Monthly Archives: June 2010

This Friday S2games will have a Free 2 Play Weekend for the beta accounts, as well as a new patch that will offer new features.
A new unannounced games is being worked on, and S2Games are hiring !
The Map Editor is also not forgotten.

The bringers of the Savage GamesS2Games, released Heroes Of Newerth a few months ago.
This Friday along with the new patch, S2Games will open their servers for the beta accounts who didn’t yet purchase an account.
HoN had several patches since the retail and improved a lot, with new heroes and balance fixes.
Now it’s your time to test the game again and see if it’s worth the $30 (full account) for you – for me it worth much much more, I am practically hooked to this game.

However some of HoN players are not so happy with the free2play weekend, they ask S2Games to close the stats games for the non-paying accounts so they won’t “feed” those who already purchased and raise their stats illegally.
S2Games have yet to respond to the petition.

Also S2Games mentioned that they are still working on the highly anticipated Map Editor, and it’s due to be released in the future.

S2games are working on a new unannounced game (Savege3 ?) and thus hiring staff !
They need 2D/3D artists, animators,FX, riggers, designers and off course – programmers (C++).
If you think you are good enough, try to apply.

From The Official Free2Play Announcement :
This Friday we will be introducing a patch that has some really strong updates. A quick preview of what you will see in the patch includes:

1. Report A Player functionality
2. New hero based on DotA’s Kunkka – The Gladiator
3. Complete Rampage rework
4. Gauntlet changes and undev
5. A new Item
6. Bunch of misc. balances and tweaks

To go along with this excellent patch, we will be inviting all existing beta accounts, (that have not purchased) to come back and play HoN for FREE over the weekend. Starting Friday at noon EST and ending Sunday 11:59pm EST anyone can login with their old beta account and enjoy HoN once again.

Free2Play Announcement
Heroes Of Newerth
S2games – Jobs

Games For Loving are working on their java port of Bliss called jBliss.
jBliss is expected to be released in August 2010

jBliss is intended for 18+ year old couples, if you are a minor – please stop reading now !

jBliss is a passionate, romantic game for lovers who want to improve their love life and their relationship. It is full of romantic ideas to increase the fun you have together.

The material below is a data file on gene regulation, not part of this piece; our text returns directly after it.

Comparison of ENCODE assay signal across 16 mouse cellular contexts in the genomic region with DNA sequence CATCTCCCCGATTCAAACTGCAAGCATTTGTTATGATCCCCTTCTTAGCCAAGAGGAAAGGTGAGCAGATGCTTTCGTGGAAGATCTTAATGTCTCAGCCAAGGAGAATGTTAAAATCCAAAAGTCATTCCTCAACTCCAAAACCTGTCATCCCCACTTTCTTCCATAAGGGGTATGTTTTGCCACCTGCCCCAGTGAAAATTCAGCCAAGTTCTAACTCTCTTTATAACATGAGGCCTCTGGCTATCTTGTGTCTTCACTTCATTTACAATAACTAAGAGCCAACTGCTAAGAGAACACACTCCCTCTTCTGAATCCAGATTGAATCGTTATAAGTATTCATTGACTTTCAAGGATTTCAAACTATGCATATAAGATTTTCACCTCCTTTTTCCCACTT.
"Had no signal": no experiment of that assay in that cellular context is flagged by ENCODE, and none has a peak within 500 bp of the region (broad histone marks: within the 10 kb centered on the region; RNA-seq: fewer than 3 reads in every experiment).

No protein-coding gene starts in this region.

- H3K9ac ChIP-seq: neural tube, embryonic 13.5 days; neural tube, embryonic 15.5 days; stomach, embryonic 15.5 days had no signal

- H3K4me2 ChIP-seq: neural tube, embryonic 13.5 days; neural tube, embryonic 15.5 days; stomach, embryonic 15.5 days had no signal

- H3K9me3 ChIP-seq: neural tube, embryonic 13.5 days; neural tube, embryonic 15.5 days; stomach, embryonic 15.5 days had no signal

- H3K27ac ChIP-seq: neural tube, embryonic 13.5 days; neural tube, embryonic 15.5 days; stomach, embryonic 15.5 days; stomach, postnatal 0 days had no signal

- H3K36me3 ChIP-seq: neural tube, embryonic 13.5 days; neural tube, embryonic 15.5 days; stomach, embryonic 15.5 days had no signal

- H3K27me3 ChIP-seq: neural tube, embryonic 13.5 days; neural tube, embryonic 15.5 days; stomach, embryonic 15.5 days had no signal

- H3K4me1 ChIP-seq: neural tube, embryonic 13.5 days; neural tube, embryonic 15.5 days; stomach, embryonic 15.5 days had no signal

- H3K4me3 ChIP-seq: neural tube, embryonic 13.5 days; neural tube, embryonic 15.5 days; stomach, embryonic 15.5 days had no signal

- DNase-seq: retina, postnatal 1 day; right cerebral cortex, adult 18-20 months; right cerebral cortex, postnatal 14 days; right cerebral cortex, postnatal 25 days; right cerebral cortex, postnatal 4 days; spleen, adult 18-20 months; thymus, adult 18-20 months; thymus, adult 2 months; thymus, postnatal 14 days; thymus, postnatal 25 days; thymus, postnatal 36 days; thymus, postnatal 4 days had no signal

jBliss is designed to help couples explore the sexual aspect of their relationships by encouraging communication and openness. The goal of jBliss is to help long term couples strengthen and enhance their relationships.
Unlike many sexually oriented games, jBliss focuses on romance, love, and intimacy rather than blatant and sometimes offensive sexuality.

jBliss is a new Java implementation of Bliss. It makes Bliss available to those who have computers running GNU/Linux, Unix, OS X and other non-windows operating systems. It is nearly identical to Bliss.
The Bliss add-on packs will work with jBliss via supplied converter.
jBliss uses the same License Key as Bliss. If you have a license key you can use it on either Bliss or jBliss

What is it like to play jBliss?
Many people have asked us what a game of jBliss is like. The best way to find out is to download it yourself and try it. But if you aren’t ready to do that yet, this page will show you just how exciting this game can be.

Stage 1: Customize jBliss according to your personality.
Your love life is as individual as you are. Every couple has their own likes, dislikes, and sexual preferences. Because of this, jBliss can be customized to meet the needs of any couple. Here are some of the things that you can customize in jBliss:
Choose a Skin to make Bliss appear the way you like it.
If you want to, you can even make your own skins using your favorite Paint Program.
Add your own music to jBliss. Although jBliss comes with a beautiful set of romantic songs, every couple has their own special songs and their own musical style. Any music that you can rip from a CD, purchase from a music service, or download from a web site can be a part of jBliss.